provocation and that with so strong a military arm that the people
could not have the slightest power over it ; its popularity consisting
solely in this, that every citizen had his two months 1 turn at it ; but
no popular movement, no sedition, no clamour, could affect it in any
way ; it '.vc.s iron bound and rock built, and nothing could overthrow
it internally : when it fell, it fell by the loss of a battle equivalent to
the annihilation of the State, though it is to be observed that this
battle was brought on by the rashness of two of the popular members
of the council. But surely there is something widely different between
this kingly and authoritative republicanism and the "liberty" of
America, where the nation is too vast to let its members have any
share in the government, and therefore they have none at all. I
cannot conceive anything finer, as a school, than the Florentine system.

1 [Dean Stanley's Life of Arnold (1844). On i>. 713 (ed. 1001) Arnold says:
" A thorough English gentleman, Christian, manly, enlightened is more, I be-
lieve, than (Jiiizot or Sismondi could comprehend ; it is a finer specimen of human
n.'iture than any other country, I believe, could furnish."]

2 [Coriolanus, Art iv. sc. />.]

3 [The passage here omitted (citing, and commenting upon, Sismondi's praise
of the Italian republics) has been given in Vol. XII. p. 171 n.]


Suppose you yourself knew that in a certain time you would be, during
two months, one of twelve persons who, without any appeal or restric-
tion, in a secret council, without the nation even knowing the object
of their deliberations, could make or unmake laws and execute every
measure they chose to adopt on the instant would not this give you
other views and thoughts than you have, and make you in every
respect a greater man, while on the members of the government there
was always the check of knowing that in two months they were to
sink again into entire obedience, to be subjected without appeal to
the laws they themselves had made and the authority they had exer-
cised, with the remembrance of the good or evil they have done
attached to their name ? This is very different, again, even from the
popular assembly of Athens a government of mob entirely, liable to
be led by every demagogue, incomparably weaker and wilder than that
of Florence, but developing intellect in the same way, owing to the
minds of the people being all brought practically to bear on political
matters. Both these governments, in their brilliant instability, one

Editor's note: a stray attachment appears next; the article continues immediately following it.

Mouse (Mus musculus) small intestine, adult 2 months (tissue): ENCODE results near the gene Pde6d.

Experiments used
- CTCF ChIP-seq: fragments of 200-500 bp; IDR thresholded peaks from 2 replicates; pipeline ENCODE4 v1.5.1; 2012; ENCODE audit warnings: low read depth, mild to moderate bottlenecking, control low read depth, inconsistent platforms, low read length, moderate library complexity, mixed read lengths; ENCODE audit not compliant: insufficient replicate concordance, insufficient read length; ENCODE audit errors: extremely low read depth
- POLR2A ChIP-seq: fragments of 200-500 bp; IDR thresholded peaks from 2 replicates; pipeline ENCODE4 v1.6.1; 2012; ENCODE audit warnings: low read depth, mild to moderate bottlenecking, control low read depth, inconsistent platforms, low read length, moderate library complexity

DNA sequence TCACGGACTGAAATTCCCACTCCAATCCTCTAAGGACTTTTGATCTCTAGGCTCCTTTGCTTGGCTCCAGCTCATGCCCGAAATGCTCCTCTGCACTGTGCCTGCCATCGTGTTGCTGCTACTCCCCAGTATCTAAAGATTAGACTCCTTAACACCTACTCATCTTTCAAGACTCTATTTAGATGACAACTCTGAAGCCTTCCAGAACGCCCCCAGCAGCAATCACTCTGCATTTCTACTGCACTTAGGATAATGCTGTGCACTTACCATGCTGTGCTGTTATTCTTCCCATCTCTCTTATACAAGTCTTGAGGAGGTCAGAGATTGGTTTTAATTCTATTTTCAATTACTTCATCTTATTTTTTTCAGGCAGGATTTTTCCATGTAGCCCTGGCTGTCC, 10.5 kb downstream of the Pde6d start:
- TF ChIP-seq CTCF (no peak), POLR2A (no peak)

may oppose to that of Venice where we have the tyrannical govern-
ment of Florence made hereditary ; the moment it is so, the formation
of an aristocracy makes it consistent, stable, and powerful ; but with
the stability and power ceases the development of intellect. Venice
leaves us no writers, and in art she leaves us a school entirely devoted
to the musical part of it, not to the intellectual : of art per se she is
mistress, but of art as a medium of mind she knows nothing. The
stable monarchy forms of Austria and Sardinia seem nearly parallel
cases; England leaves more appeal to the people, and draws more
brains, but even she produces nothing great except in war time :
nothing can come of nothing the French revolution brought out all
the little intellect they had, and it was all froth and fury. Egypt in
old times is a curious instance of a people of enormous powers of mind
kept entirely dormant in a fixed condition, by unchangeableness of
ranks, and an authoritative monarchy and priesthood. We shall soon
see in Bavaria the utmost result of mind that can be obtained by the
fostering power of monarchy without inherent energy in the people.
Here is a long rigmarole for you, but I wanted to explain what I
meant by saying, a letter or two back, that I was getting more re-
publican. . . .-

1 [The diaries and letters written at Venice, recording Ruskin's "discovery"
of Tintoret, which was yet to come, have been given in Vol. IV. pp. xxxv.-

- [The concluding passage/ of this letter has been given in Vol. XIII. p. 262 n.]

58 LETTERS OF RUSKIN Voi,. I [1845


DEAR ACLAXD, Many thanks for the two letters you sent me. I
return both as you desire me or rather because the marked para-
graphs are necessary as texts for the matter of the other. I do not
intend to give you another piece of such calligraphy on the subject,
because I hope to read it you thoroughly worked out, in good legible
print (and with illustrations to help it 1 ). One word or two only
respecting association. Your friend, I see, supposes me to deny the
power of association in rendering objects agreeable. This I neither
do, nor did, but I say that whatever power it may have is to be
cast out of the question in reasoning on beauty, because there is a
certain beauty with which it has nothing whatever to do, whose laws